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01-21-2011, 11:06 PM
Fans paying a premium for AFC title game tickets

By Jeremy Boren
Saturday, January 22, 2011

Todd Hutson's job is to provide food, shelter and a comfortable bus ride to 55 New York Jets fans with tickets to Sunday's AFC Championship at Heinz Field.

Whether the Gang Green groupies will be happy on the nine-hour ride home is out of his control.

"Hopefully, if the Jets are celebrating, we'll stay after the game and have a few more beers," he said. "If not, then we'll all be climbing on to a very upset bus."

Most of those making the trip from New York paid $300 to $500 for tickets and up to $345 for a travel package that includes a Sunday night hotel stay, beer, burgers and hot dogs at a tailgate party with satellite TV to watch the 3 p.m. Bears-Packers NFC Championship in the parking lot.

It's a slice of the $19 million in spending Sunday night's game is expected to bring to Pittsburgh, with fans paying an average of $422 a ticket 22 percent higher than the last home AFC Championship game in 2009.

Fans are willing to pay.

Steelers season-ticket holder Olindo Pasquarelli, 35, of Scott had no trouble selling his tickets for two seats in Section 227 for $700.

"I wasn't trying to lump anybody, and that's why I knew they were going to go fast," he said.

The owner of Double Take Automotive on Banksville Road, Pasquarelli is traveling with family on a long-planned trip to Disney World in Orlando, Fla., this weekend, so he won't be in town to attend the game.

Instead of using Craig's List, StubHub or the Steelers Ticket Exchange to list his tickets among the thousands for sale, he programmed his business's electronic billboard Wednesday to display "two Steelers tickets available."

In four hours, he had 20 inquiries.

"It kind of stinks, but we already have reservations at a Steelers bar in Orlando," he said.

The Steelers-Jets match-up is the highest-selling AFC Championship game and is on track to join the top six best-selling NFL games in StubHub's 11-year history, said spokesman Glenn Lehrman.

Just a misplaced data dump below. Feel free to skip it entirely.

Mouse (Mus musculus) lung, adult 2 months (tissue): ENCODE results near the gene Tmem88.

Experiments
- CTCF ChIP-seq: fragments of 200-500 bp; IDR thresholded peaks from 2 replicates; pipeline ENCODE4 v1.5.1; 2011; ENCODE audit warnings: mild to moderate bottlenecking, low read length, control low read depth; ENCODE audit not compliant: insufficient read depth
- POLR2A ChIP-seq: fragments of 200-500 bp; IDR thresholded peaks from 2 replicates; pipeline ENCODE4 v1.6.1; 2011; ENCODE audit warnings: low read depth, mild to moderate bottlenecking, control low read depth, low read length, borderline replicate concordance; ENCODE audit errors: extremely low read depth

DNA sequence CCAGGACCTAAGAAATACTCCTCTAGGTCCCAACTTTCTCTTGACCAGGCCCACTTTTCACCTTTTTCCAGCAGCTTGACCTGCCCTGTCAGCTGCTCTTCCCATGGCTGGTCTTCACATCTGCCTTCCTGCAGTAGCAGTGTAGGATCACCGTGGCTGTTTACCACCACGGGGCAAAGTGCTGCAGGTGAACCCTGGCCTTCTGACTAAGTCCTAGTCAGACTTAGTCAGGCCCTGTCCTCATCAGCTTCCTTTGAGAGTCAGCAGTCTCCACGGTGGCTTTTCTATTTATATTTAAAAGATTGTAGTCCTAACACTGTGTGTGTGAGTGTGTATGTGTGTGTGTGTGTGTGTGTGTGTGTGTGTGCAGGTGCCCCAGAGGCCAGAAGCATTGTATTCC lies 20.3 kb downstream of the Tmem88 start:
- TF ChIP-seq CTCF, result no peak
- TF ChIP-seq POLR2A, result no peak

As of Friday, there were some $230 tickets for sale to the Steelers-Jets game. The highest price paid so far was $1,642 a ticket. Those willing to buy at the last minute could snag some bargains.

"Normally, we see ticket prices go down on game day, so if people are willing to wait it out, you can usually find good deals," Lehrman said.

He said some fans stand near the stadium browsing ticket prices on smartphones until game time. StubHub, owned by eBay, has a "last-minute services" desk near the stadium so fans can pick up their tickets.

Some elected officials won't have to go to all that trouble or expense.

Allegheny County Executive Dan Onorato used a free ticket from the Sports & Exhibition Authority to attend the Steelers-Ravens divisional playoff last Saturday, said spokesman Kevin Evanto. Onorato plans to use a freebie again Sunday.

Pittsburgh Mayor Luke Ravenstahl will use a free ticket from the SEA for Sunday's game, spokeswoman Joanna Doven said. He did not attend Saturday's game.

SEA tickets to the Steelers-Ravens game were made available to City Council President Darlene Harris; state Sen. Wayne Fontana; state Rep. Jake Wheatley; former state Sen. Sean Logan; former Mayor Sophie Masloff; North Side developer Anthony J. Ross; Shadyside psychiatrist Edie Shapira; Downtown tax attorney Mike Danovitz; John Jackson III, vice president of Laborers Labor Union Local No. 373; and Mike Dunleavy, business manager of International Brotherhood of Electrical Workers Local No. 5.

All are members of either the authority or its sister agency, the Stadium Authority, except for Wheatley, who is a former Stadium Authority member. Tickets were given to members of the Army 316th Expeditionary Sustainment Command.

The SEA gave away 42 tickets to the Steelers-Ravens game. Officials did not provide information about tickets to Sunday's game.

Most of the tickets are for seats in the upper-deck sections of 521 to 525, but some are for a suite.

Jeremy Boren can be reached at jboren@tribweb.com or 412-320-7935.

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